Crom, he's actually active in the film

If you watch the film, Crom answers prayers. Conan is freed, and driven off like a dog being set free. In the nexy scene we see wild dogs drive Conan to the sword which outperforms his father’s blade. One dog is even left behind on a hill, barking approval when Conan emerges with the sword like it was indeed divine luck/intervention. Arguably the corpse could be the last avatar of Crom, and Conan is the successor.

Conan prays for the strength to defeat the Settites, and threatens Crom with abandonment if he fails. The Settites lose.

Crom even elevates Valeria to some pseudo valkyrie status inspiring Conan.

I’m curious if the choice of making Crom powerless in the game was based on anything other than game design, like Crom in the comics or animated TV show.

Directly from the creator of Conan himself, Robert E. Howard. The Arnold movies are very bad Conan stories. Good movies, but terrible representations of Conan.

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But the comicshave Crom directly intervening to save middle aged Conan. Conan begins worshipping Crom again in secret, even making sacrifices to him.

As far as barbarians go though I prefer Groo.

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The comics are NOT lore friendly.

This is also directly lifted from a scene from the Robert E. Howard story “Queen of the Black Coast”, which does not have Valeria in it at all (in fact, Valeria only shows up in Red Nails, and she lives.). It is Belit who dies in that story and comes back in such a manner to save Conan, but this has absolutely nothing to do with Crom what so ever.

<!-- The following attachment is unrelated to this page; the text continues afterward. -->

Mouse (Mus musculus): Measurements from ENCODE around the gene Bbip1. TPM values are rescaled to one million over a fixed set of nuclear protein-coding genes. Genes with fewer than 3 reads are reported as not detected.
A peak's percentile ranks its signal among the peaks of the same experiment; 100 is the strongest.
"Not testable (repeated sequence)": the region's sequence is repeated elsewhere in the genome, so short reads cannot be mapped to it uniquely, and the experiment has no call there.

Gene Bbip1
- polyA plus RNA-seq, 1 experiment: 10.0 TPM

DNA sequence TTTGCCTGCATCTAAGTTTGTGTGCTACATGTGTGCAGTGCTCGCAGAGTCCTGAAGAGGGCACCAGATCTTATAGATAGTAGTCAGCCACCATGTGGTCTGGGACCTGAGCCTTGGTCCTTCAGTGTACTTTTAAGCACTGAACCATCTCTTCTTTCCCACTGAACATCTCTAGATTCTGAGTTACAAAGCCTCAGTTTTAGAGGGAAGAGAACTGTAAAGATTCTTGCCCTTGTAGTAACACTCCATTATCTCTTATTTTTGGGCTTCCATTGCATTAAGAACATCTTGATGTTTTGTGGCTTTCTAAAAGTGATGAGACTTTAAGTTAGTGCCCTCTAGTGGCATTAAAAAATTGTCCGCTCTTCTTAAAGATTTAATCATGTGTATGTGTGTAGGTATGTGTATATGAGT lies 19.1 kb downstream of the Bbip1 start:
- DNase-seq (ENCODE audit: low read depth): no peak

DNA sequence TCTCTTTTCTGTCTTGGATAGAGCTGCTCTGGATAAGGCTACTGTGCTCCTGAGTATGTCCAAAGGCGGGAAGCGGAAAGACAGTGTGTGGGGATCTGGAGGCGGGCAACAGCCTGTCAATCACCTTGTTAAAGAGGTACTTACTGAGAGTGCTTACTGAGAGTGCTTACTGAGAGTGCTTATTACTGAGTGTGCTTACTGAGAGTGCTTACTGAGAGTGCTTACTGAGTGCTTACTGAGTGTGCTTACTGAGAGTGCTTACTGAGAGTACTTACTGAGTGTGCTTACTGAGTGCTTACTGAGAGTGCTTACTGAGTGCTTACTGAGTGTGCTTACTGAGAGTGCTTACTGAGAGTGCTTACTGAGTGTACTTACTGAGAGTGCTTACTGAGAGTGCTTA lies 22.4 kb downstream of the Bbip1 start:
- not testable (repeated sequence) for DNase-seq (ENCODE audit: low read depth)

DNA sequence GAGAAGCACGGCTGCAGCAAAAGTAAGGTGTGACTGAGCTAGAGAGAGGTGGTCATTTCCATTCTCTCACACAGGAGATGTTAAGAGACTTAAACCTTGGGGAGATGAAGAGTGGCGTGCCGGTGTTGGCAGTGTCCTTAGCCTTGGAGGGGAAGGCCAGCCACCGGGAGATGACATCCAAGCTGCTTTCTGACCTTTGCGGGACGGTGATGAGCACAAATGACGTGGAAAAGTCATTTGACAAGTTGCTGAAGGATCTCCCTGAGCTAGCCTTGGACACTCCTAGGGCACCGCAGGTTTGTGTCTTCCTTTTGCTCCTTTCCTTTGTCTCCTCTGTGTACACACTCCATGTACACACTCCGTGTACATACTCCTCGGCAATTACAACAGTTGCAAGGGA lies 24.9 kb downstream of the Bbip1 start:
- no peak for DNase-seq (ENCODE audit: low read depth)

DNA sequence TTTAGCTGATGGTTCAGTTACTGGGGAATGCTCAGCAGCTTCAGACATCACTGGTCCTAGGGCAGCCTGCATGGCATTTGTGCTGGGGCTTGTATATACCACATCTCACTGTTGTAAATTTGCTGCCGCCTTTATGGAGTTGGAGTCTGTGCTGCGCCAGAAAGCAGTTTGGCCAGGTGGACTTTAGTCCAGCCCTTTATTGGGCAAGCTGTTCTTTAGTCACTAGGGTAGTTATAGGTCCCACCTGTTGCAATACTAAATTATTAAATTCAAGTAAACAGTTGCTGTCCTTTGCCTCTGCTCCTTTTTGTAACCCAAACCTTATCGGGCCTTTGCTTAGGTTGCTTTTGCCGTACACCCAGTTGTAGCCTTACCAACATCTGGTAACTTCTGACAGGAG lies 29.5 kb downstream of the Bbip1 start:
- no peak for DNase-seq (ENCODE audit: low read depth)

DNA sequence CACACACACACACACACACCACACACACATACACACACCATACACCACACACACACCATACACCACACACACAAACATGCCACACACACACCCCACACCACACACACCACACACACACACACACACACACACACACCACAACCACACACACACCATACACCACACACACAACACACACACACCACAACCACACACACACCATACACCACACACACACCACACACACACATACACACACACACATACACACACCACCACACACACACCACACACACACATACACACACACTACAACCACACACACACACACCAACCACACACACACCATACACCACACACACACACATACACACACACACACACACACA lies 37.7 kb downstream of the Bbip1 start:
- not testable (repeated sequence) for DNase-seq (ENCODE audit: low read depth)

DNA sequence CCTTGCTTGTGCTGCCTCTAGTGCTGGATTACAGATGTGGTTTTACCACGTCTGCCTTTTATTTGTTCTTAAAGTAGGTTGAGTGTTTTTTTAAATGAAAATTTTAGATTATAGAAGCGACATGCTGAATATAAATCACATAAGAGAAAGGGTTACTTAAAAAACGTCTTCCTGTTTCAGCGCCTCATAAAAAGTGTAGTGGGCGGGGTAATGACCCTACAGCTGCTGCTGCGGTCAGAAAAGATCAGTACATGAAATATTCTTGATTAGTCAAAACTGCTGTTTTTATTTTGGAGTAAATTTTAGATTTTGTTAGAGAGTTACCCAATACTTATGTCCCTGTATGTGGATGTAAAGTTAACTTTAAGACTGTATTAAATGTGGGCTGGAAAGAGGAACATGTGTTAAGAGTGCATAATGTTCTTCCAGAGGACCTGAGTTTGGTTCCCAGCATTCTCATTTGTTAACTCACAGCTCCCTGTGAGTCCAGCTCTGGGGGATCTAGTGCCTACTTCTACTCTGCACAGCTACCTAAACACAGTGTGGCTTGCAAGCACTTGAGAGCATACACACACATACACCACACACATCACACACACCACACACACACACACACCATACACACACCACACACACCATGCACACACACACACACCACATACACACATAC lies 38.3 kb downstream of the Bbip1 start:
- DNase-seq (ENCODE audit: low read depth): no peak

The headlong rush of the winged one had not wavered. It towered over the prostrate Cimmerian like a black shadow, arms thrown wide—a glimmer of white flashed between it and its victim.
In one mad instant she was there—a tense white shape, vibrant with love fierce as a she-panther’s. The dazed Cimmerian saw between him and the onrushing death, her lithe figure, shimmering like ivory beneath the moon; he saw the blaze of her dark eyes, the thick cluster of her burnished hair; her bosom heaved, her red lips were parted, she cried out sharp and ringing as the ring of steel as she thrust at the winged monster’s breast.
“Bêlit!” screamed Conan. She flashed a quick glance at him, and in her dark eyes he saw her love flaming, a naked elemental thing of raw fire and molten lava. Then she was gone, and the Cimmerian saw only the winged fiend which had staggered back in unwonted fear, arms lifted as if to fend off attack. And he knew that Bêlit in truth lay on her pyre on the Tigress’s deck. In his ears rang her passionate cry: “Were I still in death and you fighting for life I would come back from the abyss—”

But they just took it and adapted it to fit Valeria and tossed it into the movie anyway. But again, it was HER promise to him and not the will of any “god” that brought her back in the short story, and in the movie alike.

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Crom laughs at the pitiful excuse of human flesh shown on the silver screen. Crom scoffs at the fake entity-thing pretending to be him that listens to the mewlings of mortals.